The Arizona State Supreme Court ruled this week that a driver under the influence of marijuana must actually be impaired at the time of arrest, reports The Associated Press. The ruling overturned an earlier decision last year that allowed Arizona prosecutors to go after high drivers if they had any amount of the chemical compounds of marijuana in their systems. This was true even if the active compound found in the driver's system did not directly lead to impairment.
In its ruling, the Arizona State Supreme Court specifically found that the presence of a non-psychoactive compound in a person's body would not be enough to prove impairment.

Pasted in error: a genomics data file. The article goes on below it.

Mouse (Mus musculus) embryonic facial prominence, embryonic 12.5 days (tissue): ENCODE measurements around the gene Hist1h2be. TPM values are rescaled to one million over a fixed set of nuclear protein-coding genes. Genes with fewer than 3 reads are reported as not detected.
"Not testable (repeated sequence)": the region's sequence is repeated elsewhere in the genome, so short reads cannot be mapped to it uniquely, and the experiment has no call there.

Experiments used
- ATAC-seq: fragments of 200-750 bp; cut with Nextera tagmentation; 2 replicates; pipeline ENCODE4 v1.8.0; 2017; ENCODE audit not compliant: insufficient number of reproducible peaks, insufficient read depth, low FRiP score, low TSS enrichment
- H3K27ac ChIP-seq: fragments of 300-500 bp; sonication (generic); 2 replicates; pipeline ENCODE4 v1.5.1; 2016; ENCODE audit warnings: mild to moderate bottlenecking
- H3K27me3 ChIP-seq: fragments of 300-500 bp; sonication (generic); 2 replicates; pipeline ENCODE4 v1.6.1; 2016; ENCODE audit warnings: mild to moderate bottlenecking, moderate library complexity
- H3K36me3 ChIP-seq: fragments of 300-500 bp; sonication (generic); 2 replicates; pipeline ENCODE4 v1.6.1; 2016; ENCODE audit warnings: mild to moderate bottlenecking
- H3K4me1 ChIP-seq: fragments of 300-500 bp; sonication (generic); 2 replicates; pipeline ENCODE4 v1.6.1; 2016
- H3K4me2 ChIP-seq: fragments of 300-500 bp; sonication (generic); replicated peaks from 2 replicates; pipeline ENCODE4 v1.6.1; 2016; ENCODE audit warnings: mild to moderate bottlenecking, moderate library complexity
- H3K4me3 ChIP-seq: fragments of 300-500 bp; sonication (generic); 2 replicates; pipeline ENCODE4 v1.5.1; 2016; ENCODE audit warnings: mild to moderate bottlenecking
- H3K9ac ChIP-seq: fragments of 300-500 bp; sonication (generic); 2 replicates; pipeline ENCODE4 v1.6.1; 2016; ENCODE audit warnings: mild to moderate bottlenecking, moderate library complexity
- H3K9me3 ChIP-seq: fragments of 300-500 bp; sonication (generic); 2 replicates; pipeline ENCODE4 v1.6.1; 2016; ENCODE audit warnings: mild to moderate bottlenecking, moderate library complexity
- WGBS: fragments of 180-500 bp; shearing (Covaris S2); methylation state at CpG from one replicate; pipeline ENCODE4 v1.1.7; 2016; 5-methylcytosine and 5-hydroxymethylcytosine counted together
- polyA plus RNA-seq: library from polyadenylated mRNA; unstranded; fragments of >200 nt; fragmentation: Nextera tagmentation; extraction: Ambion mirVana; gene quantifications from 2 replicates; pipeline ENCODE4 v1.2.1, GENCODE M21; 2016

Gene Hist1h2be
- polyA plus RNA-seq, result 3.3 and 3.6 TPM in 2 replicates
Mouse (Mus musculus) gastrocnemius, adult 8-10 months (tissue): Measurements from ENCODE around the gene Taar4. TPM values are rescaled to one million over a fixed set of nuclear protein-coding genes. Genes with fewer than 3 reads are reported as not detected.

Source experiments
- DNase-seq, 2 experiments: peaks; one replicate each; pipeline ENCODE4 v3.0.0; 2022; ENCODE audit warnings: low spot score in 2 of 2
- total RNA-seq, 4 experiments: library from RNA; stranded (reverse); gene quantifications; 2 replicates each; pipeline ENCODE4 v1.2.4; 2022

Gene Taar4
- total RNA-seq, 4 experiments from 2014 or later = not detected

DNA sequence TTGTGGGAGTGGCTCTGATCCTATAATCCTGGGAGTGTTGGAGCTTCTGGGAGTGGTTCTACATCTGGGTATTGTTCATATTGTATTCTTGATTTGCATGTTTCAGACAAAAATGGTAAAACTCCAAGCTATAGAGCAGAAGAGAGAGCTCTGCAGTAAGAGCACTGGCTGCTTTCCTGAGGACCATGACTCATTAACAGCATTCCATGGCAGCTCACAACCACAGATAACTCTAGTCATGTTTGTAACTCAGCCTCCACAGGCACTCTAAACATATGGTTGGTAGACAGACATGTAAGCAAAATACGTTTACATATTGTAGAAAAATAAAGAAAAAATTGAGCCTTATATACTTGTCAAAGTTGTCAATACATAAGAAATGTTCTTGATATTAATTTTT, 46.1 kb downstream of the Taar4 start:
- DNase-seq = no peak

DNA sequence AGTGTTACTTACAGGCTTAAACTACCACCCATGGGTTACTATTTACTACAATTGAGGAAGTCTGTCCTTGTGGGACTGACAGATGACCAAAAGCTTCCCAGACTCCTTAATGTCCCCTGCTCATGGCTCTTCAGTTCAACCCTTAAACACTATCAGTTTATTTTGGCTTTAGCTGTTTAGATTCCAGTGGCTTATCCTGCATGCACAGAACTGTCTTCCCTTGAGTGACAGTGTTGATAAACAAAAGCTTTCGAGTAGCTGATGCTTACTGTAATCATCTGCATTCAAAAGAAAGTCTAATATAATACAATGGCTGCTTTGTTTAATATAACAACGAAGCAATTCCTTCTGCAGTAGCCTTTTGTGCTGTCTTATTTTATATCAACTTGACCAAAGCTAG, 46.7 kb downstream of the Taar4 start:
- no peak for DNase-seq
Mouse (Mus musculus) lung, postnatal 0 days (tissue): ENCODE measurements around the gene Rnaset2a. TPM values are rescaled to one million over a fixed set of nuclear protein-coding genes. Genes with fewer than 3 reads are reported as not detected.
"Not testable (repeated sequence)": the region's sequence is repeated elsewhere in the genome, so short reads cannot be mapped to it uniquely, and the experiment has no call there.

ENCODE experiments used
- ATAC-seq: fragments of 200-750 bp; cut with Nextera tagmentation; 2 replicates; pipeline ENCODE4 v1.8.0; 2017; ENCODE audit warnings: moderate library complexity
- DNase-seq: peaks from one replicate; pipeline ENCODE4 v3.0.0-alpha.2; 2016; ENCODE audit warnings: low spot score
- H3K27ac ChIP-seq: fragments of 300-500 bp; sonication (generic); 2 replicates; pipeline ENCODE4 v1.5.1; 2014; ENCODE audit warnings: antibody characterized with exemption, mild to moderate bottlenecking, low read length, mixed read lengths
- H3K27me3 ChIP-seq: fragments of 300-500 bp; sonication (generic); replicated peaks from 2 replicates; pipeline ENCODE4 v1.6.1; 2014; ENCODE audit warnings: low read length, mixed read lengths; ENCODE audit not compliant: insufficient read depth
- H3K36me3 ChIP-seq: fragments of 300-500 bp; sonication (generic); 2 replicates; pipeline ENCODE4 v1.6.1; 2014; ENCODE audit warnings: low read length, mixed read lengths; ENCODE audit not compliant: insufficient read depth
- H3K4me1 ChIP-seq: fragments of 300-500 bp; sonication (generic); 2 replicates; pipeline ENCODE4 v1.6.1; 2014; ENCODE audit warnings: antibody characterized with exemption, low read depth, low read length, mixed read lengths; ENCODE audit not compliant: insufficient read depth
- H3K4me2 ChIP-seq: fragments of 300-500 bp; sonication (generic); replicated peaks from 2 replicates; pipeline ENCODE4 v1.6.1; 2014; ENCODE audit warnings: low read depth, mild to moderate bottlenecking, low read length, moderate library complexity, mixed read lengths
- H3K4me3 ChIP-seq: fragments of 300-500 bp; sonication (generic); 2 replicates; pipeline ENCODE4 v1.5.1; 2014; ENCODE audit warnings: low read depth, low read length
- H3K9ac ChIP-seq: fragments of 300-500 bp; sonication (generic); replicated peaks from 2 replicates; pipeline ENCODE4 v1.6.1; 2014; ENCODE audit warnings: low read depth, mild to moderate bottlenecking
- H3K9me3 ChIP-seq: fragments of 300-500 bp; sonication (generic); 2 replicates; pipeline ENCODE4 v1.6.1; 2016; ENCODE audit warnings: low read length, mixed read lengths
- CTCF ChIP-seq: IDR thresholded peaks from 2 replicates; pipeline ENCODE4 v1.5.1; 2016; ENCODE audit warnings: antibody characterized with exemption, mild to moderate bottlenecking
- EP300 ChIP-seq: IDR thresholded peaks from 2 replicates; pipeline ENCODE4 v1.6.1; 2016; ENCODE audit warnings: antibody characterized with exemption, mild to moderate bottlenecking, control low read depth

Washington High Driving Law
In Washington, the laws regarding driving under the influence of marijuana is somewhat similar to the Arizona State Supreme Court's ruling. The presence of marijuana in a driver's system would not be enough to show impairment to prove a DUI. Instead, prosecutors would need to show that the driver was actually impaired.
Impairment would be proven in Washington if the driver's ability to drive is affected by the marijuana use or if the driver has a THC level above five nanograms in his or her system. So someone with a THC level above five nanograms would be presumed under the influence, even if that person's driving ability was not otherwise affected.
Contact a King County DUI Attorney
If you have been charged with driving under the influence, you will want to contact an experienced King County DUI attorney. Schedule a consultation to discuss your case with an attorney at Cowan Kirk Gaston Wolff by calling 425-822-1220.